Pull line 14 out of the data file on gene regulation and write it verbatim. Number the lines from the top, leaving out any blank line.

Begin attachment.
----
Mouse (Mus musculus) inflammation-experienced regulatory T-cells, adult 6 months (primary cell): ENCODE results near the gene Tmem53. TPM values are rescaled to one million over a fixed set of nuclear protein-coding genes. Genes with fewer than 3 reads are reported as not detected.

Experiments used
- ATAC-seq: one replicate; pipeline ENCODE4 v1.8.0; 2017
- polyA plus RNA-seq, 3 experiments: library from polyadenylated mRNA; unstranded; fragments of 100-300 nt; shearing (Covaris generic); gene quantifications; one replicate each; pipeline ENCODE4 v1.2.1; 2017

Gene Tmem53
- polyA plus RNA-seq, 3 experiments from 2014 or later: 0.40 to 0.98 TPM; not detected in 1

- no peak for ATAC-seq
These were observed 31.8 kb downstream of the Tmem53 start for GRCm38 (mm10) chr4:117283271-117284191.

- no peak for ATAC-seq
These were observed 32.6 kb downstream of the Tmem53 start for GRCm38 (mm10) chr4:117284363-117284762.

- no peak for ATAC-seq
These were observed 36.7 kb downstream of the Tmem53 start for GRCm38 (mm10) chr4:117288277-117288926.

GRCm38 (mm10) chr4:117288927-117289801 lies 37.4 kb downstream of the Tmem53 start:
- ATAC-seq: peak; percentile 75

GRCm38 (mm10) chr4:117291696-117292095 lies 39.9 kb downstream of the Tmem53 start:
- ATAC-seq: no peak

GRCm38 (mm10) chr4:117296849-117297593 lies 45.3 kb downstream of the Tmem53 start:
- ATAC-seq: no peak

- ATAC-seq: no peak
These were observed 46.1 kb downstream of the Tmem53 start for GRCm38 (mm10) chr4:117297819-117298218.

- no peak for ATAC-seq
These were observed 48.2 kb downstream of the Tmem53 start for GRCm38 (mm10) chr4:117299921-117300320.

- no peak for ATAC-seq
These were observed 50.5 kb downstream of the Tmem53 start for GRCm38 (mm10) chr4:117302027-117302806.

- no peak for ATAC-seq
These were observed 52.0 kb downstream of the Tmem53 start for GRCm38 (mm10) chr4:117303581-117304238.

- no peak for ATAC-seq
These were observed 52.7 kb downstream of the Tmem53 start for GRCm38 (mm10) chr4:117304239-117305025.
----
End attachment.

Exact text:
- ATAC-seq: peak; percentile 75